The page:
Experiencing police brutality can be traumatic. One study published in 2020 found that survivors of police violence can experience trauma that’s distinct from that caused by other kinds of violence. Another found that the impact goes beyond just the survivors — young people in a community where police killed someone can experience negative outcomes, specifically among Black and Latinx students.
To address the mental health impacts of police violence, Rep. Cori Bush (D-Missouri) is introducing a bill that would direct resources toward communities where police violence often happens. The Helping Families Heal Act would set aside $100 million for community and school based programs to help people who have experienced, witnessed, or been in proximity to police violence get mental health help. According to Bush’s office, the legislation is the first of its kind, as no funds currently exist specifically targeted toward mental health resources for victims of police violence.
Police disproportionately kill Black Americans, which doesn’t just impact the victims and their families, but can impact the entire community where violence happens. Research has shown that Black adults who were exposed to at least one police killing in the state where they live reported more days in which they’d rate their mental health as “not good.” In other words, when police kill Black people, it hurts the mental health of other Black people.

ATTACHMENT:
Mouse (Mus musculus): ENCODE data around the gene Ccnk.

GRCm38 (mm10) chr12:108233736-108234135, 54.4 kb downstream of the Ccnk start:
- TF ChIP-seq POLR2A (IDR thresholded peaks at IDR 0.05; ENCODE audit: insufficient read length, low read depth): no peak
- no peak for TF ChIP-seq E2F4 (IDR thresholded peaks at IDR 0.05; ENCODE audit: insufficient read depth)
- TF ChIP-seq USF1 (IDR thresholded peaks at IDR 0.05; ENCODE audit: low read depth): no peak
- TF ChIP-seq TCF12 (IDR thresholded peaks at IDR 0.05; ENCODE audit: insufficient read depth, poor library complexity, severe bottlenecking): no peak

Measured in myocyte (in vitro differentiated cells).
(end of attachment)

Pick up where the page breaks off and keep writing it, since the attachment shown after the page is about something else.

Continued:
“We know that, nationally, Black people are … more likely to be killed by police than white people. There have only been five days in 2022 when police did not kill someone,” Rep. Bush told Teen Vogue. “The prevalence of this issue we know is felt far and wide. Thousands of families and loved ones are affected [when police kill someone] and surviving family members are left with the trauma. In the same way that we are investing in public health support, we need to be taking those steps for victims and survivors of police violence. It’s essential.”
The bill was written with help from Lezley McSpadden, the mother of Michael Brown, who was killed by police in Ferguson, Missouri, in 2014, sparking national outcry against police brutality in Black and brown communities. Bush said McSpadden came to her with an idea to help support families of those who were killed by police, which eventually became the Helping Families Heal Act.
My son Michael never received due process of the law. I don’t know what justice looks like, but to have Congresswoman Bush to introduce the Mike Brown Bill [the Helping Families Heal Act], a bill my team and I have worked on for years, gives me hopeLezley McSpadden told Teen Vogue
Coverage from Teen Vogue